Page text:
I had an exciting opportunity on August 24th to take part in a teleconference with voice actor and live performer Joshua Seth. Joshua is the English voice actor for Tai Kamiya from the original Digimon Adventure series and the new Digimon Adventure Tri movies. Joshua left voice acting back in 2005 and has done live work as a mentalist. Of course what brought him back to voice acting was the opportunity to reprise his role as Tai for the ongoing Digimon movies.
I will fully admit to having been a Digimon fan since I was a kid. Growing up watching the dub on TV and while there are criticisms one can make of the dub…it’s still the version I most prefer going back to watch. So when Anime-Evo had the chance to take part in this event and ask a question or two, I was happy to get involved in that. For that purpose I’m going to post my own transcript from the teleconference. I think it is a nice chance to get some insights and simply a different perspective. Joshua is admittedly not someone deeply involved in anime, but rather tackles this character from the point of view of a voice actor. As someone who has watched every Digimon series out there I found it to be interesting and maybe a bit surprising just to see how someone with a different viewpoint sees both “Tai” as a character and coming back to voice him. This of course contains questions not only from myself, but from various sites and magazines. I hope everyone finds it interesting.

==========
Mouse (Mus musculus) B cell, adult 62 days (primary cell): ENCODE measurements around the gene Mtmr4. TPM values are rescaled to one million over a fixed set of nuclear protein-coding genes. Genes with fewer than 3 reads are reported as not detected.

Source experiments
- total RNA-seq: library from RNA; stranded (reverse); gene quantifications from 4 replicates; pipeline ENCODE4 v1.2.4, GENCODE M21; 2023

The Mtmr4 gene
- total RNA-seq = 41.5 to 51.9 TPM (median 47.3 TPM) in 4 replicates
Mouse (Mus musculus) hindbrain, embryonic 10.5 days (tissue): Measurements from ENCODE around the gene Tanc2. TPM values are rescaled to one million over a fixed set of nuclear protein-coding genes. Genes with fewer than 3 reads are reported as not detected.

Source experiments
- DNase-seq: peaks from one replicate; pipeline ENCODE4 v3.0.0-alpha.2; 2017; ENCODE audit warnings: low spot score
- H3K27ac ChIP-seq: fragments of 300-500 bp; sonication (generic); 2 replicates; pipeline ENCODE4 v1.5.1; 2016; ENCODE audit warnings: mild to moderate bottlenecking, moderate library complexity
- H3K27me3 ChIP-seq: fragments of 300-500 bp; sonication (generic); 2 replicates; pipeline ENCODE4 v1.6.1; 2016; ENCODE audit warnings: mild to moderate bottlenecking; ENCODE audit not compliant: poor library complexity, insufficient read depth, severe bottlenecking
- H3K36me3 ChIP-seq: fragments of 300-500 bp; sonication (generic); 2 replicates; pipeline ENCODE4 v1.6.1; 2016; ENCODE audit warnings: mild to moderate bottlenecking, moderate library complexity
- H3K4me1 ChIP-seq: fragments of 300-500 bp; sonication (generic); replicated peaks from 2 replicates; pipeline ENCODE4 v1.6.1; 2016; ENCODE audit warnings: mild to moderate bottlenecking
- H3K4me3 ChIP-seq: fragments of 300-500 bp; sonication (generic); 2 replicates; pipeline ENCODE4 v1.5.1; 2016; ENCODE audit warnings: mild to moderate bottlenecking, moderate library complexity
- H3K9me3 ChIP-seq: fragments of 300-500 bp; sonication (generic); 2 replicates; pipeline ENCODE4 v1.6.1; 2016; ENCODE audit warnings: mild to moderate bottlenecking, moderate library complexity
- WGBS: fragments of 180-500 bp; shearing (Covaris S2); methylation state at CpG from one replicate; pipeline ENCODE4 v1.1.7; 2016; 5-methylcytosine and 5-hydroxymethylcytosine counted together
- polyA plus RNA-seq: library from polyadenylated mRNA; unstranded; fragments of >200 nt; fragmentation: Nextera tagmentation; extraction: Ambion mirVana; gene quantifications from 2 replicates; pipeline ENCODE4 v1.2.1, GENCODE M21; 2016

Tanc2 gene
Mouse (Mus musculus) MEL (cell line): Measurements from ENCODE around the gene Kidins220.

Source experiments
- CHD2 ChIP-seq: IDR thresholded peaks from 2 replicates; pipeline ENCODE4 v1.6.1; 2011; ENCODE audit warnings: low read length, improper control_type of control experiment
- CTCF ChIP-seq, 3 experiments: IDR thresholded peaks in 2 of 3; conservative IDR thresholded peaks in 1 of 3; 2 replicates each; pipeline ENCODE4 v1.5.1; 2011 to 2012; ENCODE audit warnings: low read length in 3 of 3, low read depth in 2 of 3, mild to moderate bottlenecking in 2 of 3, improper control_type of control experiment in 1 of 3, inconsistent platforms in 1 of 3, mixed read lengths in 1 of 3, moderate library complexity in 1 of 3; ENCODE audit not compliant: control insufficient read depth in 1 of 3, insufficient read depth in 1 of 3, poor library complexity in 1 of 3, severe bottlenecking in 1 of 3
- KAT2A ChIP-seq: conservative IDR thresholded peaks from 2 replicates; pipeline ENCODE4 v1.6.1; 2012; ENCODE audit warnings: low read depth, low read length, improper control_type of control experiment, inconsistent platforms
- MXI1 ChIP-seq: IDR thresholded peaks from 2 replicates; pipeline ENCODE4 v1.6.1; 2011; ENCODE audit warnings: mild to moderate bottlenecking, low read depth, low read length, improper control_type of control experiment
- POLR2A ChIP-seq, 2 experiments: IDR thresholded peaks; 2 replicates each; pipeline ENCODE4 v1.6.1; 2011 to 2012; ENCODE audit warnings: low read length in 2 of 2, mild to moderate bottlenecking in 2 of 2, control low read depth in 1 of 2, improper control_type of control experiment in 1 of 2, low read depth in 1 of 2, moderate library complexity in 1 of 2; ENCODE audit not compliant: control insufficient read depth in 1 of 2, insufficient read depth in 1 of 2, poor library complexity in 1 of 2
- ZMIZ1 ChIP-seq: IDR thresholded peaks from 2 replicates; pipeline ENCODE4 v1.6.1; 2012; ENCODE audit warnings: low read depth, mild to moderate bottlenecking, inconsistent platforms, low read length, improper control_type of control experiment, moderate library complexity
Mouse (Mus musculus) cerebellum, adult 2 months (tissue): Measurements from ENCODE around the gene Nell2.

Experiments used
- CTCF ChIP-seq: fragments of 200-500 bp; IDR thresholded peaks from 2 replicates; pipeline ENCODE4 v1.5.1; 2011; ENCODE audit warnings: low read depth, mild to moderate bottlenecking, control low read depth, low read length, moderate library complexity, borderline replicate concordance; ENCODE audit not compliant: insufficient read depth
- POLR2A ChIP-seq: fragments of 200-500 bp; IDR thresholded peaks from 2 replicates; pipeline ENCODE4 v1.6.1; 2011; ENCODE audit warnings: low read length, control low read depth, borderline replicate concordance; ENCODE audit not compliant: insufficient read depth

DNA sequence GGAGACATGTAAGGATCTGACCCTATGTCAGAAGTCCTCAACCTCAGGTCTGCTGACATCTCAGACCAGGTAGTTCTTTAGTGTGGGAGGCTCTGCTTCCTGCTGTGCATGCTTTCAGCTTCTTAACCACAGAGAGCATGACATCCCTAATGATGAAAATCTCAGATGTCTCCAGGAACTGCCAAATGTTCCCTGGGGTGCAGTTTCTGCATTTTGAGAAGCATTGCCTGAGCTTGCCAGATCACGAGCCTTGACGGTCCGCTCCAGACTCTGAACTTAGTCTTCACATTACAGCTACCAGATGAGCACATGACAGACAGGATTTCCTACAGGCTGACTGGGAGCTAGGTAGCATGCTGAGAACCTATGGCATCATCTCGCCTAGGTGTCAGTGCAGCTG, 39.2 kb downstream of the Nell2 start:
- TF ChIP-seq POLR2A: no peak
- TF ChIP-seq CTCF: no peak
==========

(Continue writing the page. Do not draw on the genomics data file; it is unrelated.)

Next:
How did you approach Tai in Tri? Obviously he’s older so how did you approach voicing the character and how was it different than how you would have back then?
I think the key to the way that I voiced him now was to consider that he’s wiser beyond his years because of his life experiences. And I discussed this with the production team, should I make him sound older…My normal voice is not that far off from Tai. “I just pitch it up a little bit” (in Tai’s voice), but it’s still me…Should I sound older, should I just leave my voice as it naturally is and we decided no we should stay true to the original vocal characterization of Tai. So when it comes out you’ll notice the sounds of Tai is fairly similar.